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Are the Current Thresholds, Indicators, and Time Window for Cold Warning Effective Enough to Protect Cardiovascular Health?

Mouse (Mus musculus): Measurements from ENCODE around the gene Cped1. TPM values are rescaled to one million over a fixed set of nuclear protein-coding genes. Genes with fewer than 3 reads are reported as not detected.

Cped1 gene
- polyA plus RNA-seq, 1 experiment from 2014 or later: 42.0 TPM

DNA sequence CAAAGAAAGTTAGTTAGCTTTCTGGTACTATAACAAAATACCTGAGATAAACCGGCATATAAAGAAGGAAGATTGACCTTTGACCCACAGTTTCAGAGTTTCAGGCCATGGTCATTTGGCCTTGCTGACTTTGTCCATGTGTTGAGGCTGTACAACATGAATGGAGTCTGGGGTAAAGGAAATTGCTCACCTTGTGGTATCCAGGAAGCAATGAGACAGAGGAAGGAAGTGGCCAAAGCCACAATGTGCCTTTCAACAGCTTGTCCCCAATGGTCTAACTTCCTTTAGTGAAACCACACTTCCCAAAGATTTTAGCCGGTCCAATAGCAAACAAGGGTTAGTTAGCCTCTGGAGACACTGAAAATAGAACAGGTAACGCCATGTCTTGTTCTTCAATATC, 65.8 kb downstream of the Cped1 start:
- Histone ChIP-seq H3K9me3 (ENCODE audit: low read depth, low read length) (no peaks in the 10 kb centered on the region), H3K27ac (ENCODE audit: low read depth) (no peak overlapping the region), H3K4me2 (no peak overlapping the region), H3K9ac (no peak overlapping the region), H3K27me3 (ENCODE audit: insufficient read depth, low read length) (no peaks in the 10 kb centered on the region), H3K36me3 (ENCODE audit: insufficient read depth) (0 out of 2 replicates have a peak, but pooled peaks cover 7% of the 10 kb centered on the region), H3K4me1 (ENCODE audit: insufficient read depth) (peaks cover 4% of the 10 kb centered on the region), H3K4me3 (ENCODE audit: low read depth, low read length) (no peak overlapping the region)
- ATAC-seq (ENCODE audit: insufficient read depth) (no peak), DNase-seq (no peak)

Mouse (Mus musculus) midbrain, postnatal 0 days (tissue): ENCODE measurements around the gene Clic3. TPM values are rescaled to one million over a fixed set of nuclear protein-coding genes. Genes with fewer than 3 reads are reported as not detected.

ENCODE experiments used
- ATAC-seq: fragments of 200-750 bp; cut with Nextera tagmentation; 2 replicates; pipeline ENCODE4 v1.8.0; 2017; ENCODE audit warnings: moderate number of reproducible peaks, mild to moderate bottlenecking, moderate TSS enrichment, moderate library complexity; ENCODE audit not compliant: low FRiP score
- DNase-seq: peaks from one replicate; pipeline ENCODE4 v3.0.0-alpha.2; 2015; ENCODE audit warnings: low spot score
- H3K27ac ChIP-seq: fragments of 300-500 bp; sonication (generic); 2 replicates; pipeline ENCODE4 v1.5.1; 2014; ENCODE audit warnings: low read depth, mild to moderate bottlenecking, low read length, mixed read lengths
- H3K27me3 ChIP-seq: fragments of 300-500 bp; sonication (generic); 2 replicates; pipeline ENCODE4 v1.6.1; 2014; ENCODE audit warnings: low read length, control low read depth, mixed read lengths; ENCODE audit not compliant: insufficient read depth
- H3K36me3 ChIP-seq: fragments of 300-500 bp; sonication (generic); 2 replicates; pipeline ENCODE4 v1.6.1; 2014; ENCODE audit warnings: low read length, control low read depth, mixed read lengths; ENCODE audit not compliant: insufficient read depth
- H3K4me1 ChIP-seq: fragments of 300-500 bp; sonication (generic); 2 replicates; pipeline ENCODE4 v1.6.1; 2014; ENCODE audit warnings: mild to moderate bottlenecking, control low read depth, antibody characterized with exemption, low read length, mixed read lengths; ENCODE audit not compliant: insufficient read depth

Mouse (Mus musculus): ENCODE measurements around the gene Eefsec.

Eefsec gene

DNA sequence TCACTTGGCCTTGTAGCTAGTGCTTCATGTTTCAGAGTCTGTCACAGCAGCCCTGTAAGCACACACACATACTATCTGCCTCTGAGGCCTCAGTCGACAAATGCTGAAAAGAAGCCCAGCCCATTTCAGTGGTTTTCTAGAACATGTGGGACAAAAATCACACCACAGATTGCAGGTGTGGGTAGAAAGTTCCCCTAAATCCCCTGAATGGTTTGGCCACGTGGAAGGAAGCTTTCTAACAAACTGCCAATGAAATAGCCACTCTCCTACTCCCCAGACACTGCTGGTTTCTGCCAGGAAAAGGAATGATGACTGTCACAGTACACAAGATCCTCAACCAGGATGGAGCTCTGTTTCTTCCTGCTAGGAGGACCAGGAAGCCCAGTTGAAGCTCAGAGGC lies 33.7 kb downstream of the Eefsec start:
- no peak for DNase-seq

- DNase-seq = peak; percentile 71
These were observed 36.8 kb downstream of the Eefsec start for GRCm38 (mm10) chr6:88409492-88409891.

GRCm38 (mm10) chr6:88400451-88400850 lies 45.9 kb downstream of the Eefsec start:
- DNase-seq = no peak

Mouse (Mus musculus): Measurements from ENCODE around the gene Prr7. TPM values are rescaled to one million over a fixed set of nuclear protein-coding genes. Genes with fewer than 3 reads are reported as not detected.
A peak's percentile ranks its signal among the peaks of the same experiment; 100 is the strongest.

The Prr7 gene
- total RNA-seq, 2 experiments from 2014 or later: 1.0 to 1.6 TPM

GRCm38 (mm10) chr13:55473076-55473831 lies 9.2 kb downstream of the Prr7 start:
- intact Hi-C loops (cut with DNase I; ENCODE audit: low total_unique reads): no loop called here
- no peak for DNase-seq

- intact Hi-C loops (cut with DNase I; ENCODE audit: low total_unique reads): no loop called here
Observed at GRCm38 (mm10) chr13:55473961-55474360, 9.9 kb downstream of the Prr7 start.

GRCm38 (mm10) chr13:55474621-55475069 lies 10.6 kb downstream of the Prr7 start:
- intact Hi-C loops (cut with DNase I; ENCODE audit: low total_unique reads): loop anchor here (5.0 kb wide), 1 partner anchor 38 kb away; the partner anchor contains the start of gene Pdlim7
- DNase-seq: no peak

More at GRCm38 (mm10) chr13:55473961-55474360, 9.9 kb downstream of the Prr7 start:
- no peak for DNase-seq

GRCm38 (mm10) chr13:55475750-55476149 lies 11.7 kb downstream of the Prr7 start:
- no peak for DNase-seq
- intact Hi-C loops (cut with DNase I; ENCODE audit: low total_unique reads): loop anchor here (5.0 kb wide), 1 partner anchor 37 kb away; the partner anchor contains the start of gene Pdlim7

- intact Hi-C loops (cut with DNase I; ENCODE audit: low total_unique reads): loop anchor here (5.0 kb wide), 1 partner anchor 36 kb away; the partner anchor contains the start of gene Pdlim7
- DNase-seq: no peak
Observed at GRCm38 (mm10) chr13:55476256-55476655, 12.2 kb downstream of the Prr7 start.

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    More extreme cold weather and larger weather variations have raised concerns regarding their effects on public health. Although prior studies assessed the effects of cold air temperature on health, especially mortality, limited studies evaluated wind chill temperatures on morbidity, and health effects under the current cold warning threshold. This study identified the thresholds, lag periods, and best indicators of extreme cold on cardiovascular disease (CVD) by comparing effects of wind chill temperatures and cold air temperatures on CVD emergency department (ED) visits in winter and winter transition months. Information was collected on 662,625 CVD ED visits from statewide hospital discharge dataset in New York State. Meteorological factors, including air temperature, wind speed, and barometric pressure were collected from National Oceanic and Atmospheric Administration. A case-crossover approach was used to assess the extreme cold-CVD relationship in winter (December-February) and transition months (November and March) after controlling for PM|. Conditional logistic regression models were employed to analyze the association between cold weather factors and CVD ED visits. We observed CVD effects occurred when wind chill temperatures were as high as -3.8 °C (25 °F), warmer than current wind chill warning standard (≤-28.8 °C or ≤-20 °F). Wind chill temperature was a more sensitive indicator of CVD ED visits during winter with temperatures ≤ -3.8 °C (25 °F) with delay effect (lag 6); however, air temperature was better during transition months for temperatures ≤ 7.2 °C (45 °F) at earlier lag days (1-3). Among all CVD subtypes, hypertension ED visit had the strongest negative association with both wind chill temperature and air temperature. This study recommends modifying the current cold warning temperature threshold given larger proportions of CVD cases are occurring at considerably higher temperatures than the current criteria. We also recommend issuing cold warnings in winter transitional months.

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